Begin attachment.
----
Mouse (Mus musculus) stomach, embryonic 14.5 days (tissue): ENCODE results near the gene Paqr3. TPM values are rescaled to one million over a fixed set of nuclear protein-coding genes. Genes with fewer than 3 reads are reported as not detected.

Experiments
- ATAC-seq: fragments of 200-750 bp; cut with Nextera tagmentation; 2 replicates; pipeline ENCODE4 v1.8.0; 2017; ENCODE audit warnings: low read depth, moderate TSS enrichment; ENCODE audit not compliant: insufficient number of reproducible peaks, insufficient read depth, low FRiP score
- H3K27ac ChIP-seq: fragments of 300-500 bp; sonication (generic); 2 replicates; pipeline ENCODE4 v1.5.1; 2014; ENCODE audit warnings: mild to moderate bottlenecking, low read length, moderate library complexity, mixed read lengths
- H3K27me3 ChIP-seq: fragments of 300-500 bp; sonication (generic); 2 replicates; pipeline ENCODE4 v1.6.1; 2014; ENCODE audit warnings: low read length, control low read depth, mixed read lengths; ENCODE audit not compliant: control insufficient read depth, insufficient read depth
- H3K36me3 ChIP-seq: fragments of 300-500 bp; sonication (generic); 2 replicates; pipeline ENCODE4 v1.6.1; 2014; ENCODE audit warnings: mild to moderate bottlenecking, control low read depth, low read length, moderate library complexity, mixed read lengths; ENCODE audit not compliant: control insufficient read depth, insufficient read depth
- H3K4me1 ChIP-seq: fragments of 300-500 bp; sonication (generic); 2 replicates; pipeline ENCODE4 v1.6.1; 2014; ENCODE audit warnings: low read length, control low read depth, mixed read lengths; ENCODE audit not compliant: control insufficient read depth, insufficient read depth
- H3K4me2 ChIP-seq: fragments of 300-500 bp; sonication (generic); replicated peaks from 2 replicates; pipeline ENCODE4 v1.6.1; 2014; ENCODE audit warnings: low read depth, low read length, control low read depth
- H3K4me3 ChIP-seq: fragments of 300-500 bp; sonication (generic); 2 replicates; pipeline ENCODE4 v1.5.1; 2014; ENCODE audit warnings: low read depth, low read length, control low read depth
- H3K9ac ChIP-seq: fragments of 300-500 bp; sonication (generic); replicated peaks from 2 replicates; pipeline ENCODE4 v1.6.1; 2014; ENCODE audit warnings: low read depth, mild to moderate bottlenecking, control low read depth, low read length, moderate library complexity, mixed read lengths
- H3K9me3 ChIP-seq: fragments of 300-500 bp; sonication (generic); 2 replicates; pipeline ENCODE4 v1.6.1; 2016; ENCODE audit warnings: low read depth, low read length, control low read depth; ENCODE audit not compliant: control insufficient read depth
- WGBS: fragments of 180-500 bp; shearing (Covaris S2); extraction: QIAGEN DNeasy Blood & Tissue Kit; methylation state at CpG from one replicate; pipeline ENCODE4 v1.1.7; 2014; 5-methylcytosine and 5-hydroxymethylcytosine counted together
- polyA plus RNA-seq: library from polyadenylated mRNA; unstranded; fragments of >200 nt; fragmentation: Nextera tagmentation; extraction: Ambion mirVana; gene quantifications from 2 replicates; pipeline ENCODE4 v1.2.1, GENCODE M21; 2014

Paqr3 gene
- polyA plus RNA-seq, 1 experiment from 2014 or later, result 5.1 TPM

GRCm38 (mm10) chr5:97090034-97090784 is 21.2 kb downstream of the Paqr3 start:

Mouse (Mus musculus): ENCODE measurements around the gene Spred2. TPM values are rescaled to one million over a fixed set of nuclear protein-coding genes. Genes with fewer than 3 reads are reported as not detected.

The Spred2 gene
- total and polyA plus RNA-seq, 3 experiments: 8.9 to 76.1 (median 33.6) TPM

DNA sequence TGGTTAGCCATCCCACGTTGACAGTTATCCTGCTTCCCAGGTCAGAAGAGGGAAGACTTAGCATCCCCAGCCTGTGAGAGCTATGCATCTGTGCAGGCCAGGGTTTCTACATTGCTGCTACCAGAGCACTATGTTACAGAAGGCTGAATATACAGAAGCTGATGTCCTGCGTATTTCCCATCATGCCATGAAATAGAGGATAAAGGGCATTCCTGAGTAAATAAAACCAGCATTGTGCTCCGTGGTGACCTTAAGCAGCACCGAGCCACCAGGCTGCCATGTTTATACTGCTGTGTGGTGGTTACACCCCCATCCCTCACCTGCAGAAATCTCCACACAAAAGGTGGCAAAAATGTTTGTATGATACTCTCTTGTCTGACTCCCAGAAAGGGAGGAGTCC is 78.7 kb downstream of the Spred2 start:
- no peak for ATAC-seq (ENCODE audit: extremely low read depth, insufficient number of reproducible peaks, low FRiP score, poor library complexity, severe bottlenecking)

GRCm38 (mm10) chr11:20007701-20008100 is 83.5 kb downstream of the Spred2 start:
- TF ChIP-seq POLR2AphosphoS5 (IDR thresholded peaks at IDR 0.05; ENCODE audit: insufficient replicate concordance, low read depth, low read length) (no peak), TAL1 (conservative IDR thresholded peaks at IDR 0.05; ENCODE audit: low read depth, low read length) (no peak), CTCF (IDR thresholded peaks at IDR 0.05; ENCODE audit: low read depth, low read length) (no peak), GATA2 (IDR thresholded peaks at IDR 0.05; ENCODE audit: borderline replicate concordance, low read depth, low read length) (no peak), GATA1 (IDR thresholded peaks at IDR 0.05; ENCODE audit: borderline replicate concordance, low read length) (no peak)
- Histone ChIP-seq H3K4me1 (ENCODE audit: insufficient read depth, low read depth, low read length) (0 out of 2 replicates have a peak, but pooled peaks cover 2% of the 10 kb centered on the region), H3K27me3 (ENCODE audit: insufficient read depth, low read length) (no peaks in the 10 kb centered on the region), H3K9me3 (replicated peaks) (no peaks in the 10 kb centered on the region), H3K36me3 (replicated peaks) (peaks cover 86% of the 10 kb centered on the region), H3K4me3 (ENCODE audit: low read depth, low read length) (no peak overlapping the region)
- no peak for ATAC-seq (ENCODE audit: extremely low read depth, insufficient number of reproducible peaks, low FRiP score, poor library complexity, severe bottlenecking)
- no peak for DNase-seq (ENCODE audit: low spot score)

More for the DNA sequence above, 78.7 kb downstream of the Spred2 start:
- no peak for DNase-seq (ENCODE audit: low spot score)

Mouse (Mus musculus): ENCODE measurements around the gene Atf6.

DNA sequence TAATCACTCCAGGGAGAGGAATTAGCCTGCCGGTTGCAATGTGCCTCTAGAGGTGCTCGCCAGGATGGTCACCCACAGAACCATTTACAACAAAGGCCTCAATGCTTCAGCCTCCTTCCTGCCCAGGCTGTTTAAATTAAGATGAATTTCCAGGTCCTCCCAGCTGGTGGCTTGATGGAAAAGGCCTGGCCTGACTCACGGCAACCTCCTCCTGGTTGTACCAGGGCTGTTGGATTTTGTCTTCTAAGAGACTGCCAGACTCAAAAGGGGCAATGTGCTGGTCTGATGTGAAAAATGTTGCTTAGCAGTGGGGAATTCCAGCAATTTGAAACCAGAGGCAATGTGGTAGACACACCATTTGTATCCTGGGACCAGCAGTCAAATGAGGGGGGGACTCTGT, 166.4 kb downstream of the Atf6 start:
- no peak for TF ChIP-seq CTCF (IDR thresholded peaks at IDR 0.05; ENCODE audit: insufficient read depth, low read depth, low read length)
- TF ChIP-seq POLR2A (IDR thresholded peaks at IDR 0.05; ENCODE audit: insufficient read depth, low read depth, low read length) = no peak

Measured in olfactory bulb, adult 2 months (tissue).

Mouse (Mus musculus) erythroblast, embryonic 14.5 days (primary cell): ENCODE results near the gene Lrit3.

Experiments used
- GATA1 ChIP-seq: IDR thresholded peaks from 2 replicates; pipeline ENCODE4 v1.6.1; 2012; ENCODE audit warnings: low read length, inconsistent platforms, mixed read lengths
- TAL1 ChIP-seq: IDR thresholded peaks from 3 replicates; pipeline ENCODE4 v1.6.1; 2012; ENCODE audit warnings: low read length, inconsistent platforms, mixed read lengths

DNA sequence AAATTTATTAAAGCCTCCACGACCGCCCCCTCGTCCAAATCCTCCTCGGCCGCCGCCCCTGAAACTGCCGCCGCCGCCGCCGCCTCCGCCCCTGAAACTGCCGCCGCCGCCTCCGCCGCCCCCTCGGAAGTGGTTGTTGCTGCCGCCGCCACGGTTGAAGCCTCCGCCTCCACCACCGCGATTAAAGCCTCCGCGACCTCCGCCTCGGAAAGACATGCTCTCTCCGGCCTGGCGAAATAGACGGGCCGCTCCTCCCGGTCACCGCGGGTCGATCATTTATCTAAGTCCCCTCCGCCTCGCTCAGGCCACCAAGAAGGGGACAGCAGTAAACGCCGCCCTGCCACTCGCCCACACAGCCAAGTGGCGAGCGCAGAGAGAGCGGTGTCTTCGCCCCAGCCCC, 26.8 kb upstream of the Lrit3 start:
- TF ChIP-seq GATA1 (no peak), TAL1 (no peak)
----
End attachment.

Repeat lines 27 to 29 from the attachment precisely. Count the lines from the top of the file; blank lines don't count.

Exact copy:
More for the DNA sequence above, 78.7 kb downstream of the Spred2 start:
- no peak for DNase-seq (ENCODE audit: low spot score)

Mouse (Mus musculus): ENCODE measurements around the gene Atf6.